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9 Apr, 2009 08:40

Chinese, Russians suspected of spying on US

The Wall Street Journal reports that cyberspies have penetrated the U.S. electrical grid, and left behind software that could be used to disrupt the whole system.

Citing current and former U.S. national-security officials, the report says Chinese and Russian secret agents are believed to be to blame. It’s alleged they were on a on a mission to navigate the U.S. electrical system and its controls.

The article says the intruders haven't sought to disrupt the power grid, but during a crisis or war, they could try to do so, resulting in a huge blackout.

Protecting the electrical grid is a key part of the Obama administration's cybersecurity review, which is supposed to come out next week. The daily – referring to "people familiar with the budget" – writes that under the George W. Bush administration, Congress approved $17 billion (US) in secret funds to protect government networks.

The new administration is considering whether to expand this program when it comes to private computer networks.

U.S. Department of Homeland Security Secretary Janet Napolitano told reporters that the power grid was vulnerable to potentially disabling computer attacks. However, she refused to comment on whether or not an intrusion had taken place.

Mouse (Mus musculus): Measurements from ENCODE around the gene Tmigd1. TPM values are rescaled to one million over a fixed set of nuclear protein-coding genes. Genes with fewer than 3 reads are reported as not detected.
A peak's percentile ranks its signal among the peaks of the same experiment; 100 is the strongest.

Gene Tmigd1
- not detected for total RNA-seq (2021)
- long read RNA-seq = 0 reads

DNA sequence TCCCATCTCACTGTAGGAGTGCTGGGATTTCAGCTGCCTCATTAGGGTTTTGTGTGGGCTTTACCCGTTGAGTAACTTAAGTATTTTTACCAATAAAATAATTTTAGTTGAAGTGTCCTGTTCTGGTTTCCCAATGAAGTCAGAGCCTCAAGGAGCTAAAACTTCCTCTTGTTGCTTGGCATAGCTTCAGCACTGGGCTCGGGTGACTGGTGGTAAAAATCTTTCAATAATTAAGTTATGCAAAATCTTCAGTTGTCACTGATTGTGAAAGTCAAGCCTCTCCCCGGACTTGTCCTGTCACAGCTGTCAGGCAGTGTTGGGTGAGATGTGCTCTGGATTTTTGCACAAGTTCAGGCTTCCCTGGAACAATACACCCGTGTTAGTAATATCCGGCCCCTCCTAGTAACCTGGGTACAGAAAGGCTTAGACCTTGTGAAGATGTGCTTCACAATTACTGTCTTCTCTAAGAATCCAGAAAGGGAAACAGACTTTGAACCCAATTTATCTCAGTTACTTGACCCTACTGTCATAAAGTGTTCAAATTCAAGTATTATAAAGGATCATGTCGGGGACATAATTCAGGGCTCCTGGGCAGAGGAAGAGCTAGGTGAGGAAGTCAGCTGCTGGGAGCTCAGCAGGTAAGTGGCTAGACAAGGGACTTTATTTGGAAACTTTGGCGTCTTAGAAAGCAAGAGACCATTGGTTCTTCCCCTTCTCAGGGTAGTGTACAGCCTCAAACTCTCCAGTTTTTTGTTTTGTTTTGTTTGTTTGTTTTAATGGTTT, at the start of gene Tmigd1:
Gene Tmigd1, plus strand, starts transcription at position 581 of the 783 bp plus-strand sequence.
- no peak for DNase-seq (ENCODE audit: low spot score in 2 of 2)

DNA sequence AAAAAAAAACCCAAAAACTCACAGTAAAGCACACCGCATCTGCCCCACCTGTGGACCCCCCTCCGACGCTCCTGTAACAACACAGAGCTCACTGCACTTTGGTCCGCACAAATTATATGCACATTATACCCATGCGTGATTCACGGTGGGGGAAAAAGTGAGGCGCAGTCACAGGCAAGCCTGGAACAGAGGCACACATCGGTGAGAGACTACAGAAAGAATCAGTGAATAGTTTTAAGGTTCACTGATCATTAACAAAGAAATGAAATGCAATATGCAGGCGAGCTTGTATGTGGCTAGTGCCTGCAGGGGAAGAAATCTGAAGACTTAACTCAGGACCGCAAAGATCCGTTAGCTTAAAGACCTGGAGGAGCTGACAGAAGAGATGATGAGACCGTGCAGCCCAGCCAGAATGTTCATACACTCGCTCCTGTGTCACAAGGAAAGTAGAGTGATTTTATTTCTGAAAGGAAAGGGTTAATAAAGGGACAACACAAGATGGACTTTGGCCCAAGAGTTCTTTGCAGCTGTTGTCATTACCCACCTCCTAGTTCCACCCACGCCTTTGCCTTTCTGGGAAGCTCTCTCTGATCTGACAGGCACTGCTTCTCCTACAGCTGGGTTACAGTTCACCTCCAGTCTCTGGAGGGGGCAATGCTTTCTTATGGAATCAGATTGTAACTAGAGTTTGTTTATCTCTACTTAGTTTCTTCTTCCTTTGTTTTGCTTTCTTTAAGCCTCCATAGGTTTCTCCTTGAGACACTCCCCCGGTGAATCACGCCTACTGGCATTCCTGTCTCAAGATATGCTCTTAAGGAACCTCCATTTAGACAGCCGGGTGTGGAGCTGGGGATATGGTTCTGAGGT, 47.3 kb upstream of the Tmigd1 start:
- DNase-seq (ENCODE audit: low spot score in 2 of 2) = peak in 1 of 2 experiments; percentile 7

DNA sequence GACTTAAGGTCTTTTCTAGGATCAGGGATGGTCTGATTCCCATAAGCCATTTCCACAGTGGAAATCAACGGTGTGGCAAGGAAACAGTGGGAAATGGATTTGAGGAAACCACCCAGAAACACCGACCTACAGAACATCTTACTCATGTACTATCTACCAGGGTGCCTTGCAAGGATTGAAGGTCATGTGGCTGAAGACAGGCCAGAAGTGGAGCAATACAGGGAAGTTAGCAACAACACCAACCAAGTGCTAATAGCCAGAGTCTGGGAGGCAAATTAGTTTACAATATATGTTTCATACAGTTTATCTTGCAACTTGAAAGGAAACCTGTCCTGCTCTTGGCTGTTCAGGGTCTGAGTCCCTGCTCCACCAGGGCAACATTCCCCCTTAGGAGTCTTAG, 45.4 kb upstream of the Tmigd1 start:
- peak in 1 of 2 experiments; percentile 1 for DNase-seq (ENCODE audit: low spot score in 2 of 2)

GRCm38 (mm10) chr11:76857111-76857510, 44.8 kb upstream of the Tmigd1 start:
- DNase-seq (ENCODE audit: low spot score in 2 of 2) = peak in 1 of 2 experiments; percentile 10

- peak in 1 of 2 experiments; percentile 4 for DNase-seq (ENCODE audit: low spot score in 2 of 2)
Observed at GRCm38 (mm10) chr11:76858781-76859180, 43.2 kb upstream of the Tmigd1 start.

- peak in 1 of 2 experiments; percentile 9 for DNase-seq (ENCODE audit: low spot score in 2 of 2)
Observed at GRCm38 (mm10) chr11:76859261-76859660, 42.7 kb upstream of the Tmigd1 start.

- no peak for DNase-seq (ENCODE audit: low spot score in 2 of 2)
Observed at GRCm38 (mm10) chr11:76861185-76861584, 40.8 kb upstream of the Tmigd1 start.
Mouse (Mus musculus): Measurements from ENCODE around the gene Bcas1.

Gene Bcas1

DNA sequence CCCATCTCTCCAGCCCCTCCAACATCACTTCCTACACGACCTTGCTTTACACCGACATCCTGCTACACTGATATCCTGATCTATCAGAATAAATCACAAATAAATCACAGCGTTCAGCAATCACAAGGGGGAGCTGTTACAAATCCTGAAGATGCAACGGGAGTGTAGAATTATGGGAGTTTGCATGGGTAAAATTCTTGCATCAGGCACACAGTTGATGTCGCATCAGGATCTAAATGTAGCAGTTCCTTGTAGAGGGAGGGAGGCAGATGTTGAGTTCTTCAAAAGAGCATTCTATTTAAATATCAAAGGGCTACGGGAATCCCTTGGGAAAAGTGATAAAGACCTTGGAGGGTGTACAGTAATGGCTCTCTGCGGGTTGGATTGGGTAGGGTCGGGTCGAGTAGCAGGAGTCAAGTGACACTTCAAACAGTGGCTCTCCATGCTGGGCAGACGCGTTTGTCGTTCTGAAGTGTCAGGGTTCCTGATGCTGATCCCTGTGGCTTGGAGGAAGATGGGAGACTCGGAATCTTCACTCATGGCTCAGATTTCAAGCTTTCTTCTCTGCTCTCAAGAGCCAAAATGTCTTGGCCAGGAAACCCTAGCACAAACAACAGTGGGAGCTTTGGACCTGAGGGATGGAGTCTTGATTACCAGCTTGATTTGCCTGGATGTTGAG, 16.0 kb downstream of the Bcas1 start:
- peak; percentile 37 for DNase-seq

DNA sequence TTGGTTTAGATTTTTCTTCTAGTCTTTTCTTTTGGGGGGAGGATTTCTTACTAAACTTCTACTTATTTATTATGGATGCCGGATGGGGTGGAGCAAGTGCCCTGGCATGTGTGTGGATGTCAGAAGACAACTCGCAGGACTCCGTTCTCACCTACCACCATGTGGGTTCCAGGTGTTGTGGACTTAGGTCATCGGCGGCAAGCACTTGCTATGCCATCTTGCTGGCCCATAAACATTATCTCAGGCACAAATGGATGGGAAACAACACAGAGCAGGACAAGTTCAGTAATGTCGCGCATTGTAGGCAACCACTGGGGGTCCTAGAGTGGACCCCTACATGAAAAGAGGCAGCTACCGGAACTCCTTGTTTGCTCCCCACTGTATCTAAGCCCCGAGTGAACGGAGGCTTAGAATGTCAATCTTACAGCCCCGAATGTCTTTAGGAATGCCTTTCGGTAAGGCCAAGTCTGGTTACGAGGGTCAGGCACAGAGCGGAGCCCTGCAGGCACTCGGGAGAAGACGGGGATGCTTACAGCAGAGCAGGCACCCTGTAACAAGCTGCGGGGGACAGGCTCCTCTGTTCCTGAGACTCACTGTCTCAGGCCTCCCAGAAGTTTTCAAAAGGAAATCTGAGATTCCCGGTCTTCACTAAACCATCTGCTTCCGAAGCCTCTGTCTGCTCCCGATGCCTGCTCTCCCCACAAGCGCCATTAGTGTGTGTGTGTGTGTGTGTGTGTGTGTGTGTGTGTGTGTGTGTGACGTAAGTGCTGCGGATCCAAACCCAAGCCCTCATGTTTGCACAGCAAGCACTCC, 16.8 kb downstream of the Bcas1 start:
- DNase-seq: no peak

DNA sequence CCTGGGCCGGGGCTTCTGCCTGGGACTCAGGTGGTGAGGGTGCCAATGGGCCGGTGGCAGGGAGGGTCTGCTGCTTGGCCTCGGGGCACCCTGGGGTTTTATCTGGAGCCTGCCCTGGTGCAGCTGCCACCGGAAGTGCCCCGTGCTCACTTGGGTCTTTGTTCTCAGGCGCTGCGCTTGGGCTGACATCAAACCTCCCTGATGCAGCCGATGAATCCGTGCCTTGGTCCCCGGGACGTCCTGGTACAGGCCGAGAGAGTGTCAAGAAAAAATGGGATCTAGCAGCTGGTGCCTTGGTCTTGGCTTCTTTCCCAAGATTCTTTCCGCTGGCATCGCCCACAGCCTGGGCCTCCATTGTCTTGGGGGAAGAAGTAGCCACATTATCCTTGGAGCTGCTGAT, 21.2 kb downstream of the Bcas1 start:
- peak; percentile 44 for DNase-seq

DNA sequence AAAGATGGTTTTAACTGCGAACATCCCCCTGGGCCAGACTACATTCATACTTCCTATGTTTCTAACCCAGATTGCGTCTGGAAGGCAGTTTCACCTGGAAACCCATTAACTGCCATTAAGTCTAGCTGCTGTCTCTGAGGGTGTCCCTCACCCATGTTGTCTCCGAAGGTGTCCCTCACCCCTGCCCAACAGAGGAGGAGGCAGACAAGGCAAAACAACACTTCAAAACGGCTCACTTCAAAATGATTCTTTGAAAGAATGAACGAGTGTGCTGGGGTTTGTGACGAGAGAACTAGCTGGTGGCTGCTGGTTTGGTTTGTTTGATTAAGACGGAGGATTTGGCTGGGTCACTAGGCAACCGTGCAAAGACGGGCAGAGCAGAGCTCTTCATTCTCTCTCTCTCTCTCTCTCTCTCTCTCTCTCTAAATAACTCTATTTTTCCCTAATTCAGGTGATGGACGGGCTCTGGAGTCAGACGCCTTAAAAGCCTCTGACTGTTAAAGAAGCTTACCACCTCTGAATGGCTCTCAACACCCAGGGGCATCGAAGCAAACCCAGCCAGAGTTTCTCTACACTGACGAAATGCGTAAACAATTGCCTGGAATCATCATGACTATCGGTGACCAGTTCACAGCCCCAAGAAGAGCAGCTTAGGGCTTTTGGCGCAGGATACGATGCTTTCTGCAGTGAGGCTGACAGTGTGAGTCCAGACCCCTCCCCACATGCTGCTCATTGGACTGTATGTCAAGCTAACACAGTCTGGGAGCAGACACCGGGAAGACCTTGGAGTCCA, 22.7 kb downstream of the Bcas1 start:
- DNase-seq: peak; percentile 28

Meanwhile, it’s not the first time the U.S. has suspected the Chinese and Russians of attacking it in cyber space.

An official speaking anonymously to Reuters said it’s the Chinese who have been really active lately. The source is quoted as saying:

"They are all over the place…They're getting into university systems, contractor systems, hacking government systems. There's no reason to think that the electrical system would be immune."

But many doubt it’s likely that China would want to disrupt the US electrical system since the Asian country holds the majority of American government debt, and relies on US consumers for much of its business.

As for Russia, it looks as though any time the U.S. speaks of espionage, Moscow comes into the spotlight.

The Journal writes that Russian and Chinese officials have denied any wrongdoing. It quotes Yevgeniy Khorishko, a spokesman at the Russian Embassy, as saying: "These are pure speculations. Russia has nothing to do with the cyberattacks on the U.S. infrastructure, or on any infrastructure in any other country in the world."